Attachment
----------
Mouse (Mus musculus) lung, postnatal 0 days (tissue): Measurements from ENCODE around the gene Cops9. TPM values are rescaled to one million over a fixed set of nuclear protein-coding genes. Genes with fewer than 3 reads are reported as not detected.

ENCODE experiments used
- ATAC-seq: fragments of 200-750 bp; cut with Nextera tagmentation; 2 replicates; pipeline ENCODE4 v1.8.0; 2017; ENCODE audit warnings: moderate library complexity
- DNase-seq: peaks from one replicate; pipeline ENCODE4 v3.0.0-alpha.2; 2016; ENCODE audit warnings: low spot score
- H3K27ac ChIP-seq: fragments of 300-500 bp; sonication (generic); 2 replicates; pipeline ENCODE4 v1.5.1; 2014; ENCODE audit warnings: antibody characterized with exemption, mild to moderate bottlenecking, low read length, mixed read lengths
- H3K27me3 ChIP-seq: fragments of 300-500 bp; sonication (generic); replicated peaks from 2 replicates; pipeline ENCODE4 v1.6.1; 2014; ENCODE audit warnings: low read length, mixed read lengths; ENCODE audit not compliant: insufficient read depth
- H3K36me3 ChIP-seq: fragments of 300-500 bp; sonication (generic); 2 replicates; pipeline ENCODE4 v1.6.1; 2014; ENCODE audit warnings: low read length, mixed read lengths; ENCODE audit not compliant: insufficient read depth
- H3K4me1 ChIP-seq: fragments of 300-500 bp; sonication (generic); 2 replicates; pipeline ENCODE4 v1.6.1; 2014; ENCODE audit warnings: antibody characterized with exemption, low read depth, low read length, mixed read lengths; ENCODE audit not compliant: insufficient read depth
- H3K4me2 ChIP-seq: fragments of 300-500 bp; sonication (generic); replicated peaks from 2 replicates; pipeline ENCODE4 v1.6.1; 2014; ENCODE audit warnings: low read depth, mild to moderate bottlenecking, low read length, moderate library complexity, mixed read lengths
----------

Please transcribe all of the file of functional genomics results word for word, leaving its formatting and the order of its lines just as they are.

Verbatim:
Mouse (Mus musculus) lung, postnatal 0 days (tissue): Measurements from ENCODE around the gene Cops9. TPM values are rescaled to one million over a fixed set of nuclear protein-coding genes. Genes with fewer than 3 reads are reported as not detected.

ENCODE experiments used
- ATAC-seq: fragments of 200-750 bp; cut with Nextera tagmentation; 2 replicates; pipeline ENCODE4 v1.8.0; 2017; ENCODE audit warnings: moderate library complexity
- DNase-seq: peaks from one replicate; pipeline ENCODE4 v3.0.0-alpha.2; 2016; ENCODE audit warnings: low spot score
- H3K27ac ChIP-seq: fragments of 300-500 bp; sonication (generic); 2 replicates; pipeline ENCODE4 v1.5.1; 2014; ENCODE audit warnings: antibody characterized with exemption, mild to moderate bottlenecking, low read length, mixed read lengths
- H3K27me3 ChIP-seq: fragments of 300-500 bp; sonication (generic); replicated peaks from 2 replicates; pipeline ENCODE4 v1.6.1; 2014; ENCODE audit warnings: low read length, mixed read lengths; ENCODE audit not compliant: insufficient read depth
- H3K36me3 ChIP-seq: fragments of 300-500 bp; sonication (generic); 2 replicates; pipeline ENCODE4 v1.6.1; 2014; ENCODE audit warnings: low read length, mixed read lengths; ENCODE audit not compliant: insufficient read depth
- H3K4me1 ChIP-seq: fragments of 300-500 bp; sonication (generic); 2 replicates; pipeline ENCODE4 v1.6.1; 2014; ENCODE audit warnings: antibody characterized with exemption, low read depth, low read length, mixed read lengths; ENCODE audit not compliant: insufficient read depth
- H3K4me2 ChIP-seq: fragments of 300-500 bp; sonication (generic); replicated peaks from 2 replicates; pipeline ENCODE4 v1.6.1; 2014; ENCODE audit warnings: low read depth, mild to moderate bottlenecking, low read length, moderate library complexity, mixed read lengths